Spotila has conducted research with nesting leatherback turtles at Las Baulas Park in Costa Rica, where Playa Grande is located, for 22 years. He recently joined the faculty of Drexel’s new Department of Biodiversity, Earth and Environmental Science (BEES), formed as a result of the University’s unique affiliation with the Academy of Natural Sciences, the oldest natural history museum in the U.S. and a world leader in biodiversity and environmental research.
“The focus on field research and experiential learning in the BEES department will enable more research in environmental science in more places around the world,” Spotila said. “As in our long-term leatherback studies, more research by Drexel and Academy students and scientists will contribute to a better understanding of what actions are needed to protect species and environments in critical danger.”
Leatherback turtles, Spotila says, are in critical need of human help to survive. “Warming climate is killing eggs and hatchlings,” Spotila said. “Action is needed, both to mitigate this effect and, ultimately, to reverse it to avoid extinction. We need to change fishing practices that kill turtles at sea, intervene to cool the beach to save the developing eggs and find a way to stop global warming. Otherwise, the leatherback and many other species will be lost.”News media contact:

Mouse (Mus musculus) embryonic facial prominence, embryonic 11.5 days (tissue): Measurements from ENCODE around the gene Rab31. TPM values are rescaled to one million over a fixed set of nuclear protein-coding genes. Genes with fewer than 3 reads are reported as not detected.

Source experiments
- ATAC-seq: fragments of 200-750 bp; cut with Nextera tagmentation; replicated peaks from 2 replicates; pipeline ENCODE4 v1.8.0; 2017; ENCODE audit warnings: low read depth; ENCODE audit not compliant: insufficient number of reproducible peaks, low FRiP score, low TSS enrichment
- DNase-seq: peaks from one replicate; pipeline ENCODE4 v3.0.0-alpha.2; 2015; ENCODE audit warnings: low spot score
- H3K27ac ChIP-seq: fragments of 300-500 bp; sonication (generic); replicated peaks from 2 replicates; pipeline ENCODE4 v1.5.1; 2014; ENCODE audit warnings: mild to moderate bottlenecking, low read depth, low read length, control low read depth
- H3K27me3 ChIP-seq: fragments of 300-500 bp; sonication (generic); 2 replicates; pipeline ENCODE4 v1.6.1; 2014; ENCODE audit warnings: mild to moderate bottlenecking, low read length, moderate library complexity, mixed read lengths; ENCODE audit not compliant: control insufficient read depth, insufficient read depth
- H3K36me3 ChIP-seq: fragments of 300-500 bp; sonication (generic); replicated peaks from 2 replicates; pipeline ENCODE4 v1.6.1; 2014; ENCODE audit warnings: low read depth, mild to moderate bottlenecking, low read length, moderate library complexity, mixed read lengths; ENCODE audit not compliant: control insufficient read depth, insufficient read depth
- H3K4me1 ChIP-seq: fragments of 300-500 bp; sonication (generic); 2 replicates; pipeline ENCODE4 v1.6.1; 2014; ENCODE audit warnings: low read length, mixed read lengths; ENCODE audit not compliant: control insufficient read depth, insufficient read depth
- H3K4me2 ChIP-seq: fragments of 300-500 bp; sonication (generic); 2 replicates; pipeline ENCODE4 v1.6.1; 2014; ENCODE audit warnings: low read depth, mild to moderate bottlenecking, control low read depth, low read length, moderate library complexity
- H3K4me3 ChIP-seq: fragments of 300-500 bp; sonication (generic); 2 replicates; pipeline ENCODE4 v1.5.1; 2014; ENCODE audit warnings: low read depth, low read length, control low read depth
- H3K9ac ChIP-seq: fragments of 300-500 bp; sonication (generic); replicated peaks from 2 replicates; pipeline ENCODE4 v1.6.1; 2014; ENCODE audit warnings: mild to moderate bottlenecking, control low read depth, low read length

215-895-2614, 215-298-4600 (cell), email@example.com
Rachel Ewing | Newswise Science News
Further reports about: > BEES > Climate change > El Niño > Leatherback > Nino > Pacific Ocean > Pacific coral > climate conditions > ecological process > environmental risk > fishing practices > global climate change > global warming > leatherback turtle > sea snails > sea surface > sea surface temperature > surface temperature > turtles
Making Oceans Plastic Free - Project tackles the problem of plastic pollution in the oceans
31.05.2017 | Leibniz-Zentrum für Marine Tropenforschung (ZMT)
Nitrogen Oxides Emissions: Traffic Dramatically Underestimated as Major Polluter
31.05.2017 | Universität Innsbruck
Heatwaves in the Arctic, longer periods of vegetation in Europe, severe floods in West Africa – starting in 2021, scientists want to explore the emissions of the greenhouse gas methane with the German-French satellite MERLIN. This is made possible by a new robust laser system of the Fraunhofer Institute for Laser Technology ILT in Aachen, which achieves unprecedented measurement accuracy.
Methane is primarily the result of the decomposition of organic matter. The gas has a 25 times greater warming potential than carbon dioxide, but is not as...